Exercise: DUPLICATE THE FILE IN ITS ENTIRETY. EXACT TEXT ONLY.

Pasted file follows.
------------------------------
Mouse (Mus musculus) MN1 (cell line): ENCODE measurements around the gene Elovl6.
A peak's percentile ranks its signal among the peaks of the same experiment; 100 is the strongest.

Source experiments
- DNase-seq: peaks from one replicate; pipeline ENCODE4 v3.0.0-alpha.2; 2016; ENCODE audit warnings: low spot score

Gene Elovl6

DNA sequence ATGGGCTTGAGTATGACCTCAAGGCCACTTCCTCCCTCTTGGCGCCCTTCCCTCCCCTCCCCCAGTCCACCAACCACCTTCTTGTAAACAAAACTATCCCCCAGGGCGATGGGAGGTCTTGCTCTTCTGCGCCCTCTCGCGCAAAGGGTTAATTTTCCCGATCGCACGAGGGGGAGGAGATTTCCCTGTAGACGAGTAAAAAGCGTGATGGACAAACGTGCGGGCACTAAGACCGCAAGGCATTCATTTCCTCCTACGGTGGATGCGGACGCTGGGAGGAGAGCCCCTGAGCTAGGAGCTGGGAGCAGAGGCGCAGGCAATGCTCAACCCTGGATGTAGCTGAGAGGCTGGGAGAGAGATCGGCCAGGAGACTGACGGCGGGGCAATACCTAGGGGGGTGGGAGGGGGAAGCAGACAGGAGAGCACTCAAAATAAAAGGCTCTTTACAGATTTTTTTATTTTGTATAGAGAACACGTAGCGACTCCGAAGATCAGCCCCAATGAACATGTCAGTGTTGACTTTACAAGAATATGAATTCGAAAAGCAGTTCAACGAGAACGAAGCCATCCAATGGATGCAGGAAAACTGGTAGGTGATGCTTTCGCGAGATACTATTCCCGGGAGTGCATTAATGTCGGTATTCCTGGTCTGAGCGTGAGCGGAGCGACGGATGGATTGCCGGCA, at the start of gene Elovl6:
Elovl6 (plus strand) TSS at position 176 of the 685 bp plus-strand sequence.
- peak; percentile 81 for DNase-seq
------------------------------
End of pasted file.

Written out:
Mouse (Mus musculus) MN1 (cell line): ENCODE measurements around the gene Elovl6.
A peak's percentile ranks its signal among the peaks of the same experiment; 100 is the strongest.

Source experiments
- DNase-seq: peaks from one replicate; pipeline ENCODE4 v3.0.0-alpha.2; 2016; ENCODE audit warnings: low spot score

Gene Elovl6

DNA sequence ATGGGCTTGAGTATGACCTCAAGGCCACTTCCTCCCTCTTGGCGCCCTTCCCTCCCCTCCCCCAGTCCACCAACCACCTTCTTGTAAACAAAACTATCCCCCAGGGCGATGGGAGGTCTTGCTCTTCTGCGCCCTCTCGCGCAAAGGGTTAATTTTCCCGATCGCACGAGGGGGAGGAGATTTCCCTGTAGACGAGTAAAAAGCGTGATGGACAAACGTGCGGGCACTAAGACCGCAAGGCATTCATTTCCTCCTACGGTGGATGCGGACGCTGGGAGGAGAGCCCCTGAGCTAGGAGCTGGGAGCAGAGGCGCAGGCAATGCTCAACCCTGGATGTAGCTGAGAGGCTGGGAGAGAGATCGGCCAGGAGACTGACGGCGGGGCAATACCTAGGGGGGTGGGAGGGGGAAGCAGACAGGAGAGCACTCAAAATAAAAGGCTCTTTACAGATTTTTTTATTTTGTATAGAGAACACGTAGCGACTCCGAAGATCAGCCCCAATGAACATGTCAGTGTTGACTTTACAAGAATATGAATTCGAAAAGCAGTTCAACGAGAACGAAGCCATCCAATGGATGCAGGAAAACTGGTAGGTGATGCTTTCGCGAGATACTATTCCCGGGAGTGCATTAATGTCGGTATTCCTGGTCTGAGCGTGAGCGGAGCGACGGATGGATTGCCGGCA, at the start of gene Elovl6:
Elovl6 (plus strand) TSS at position 176 of the 685 bp plus-strand sequence.
- peak; percentile 81 for DNase-seq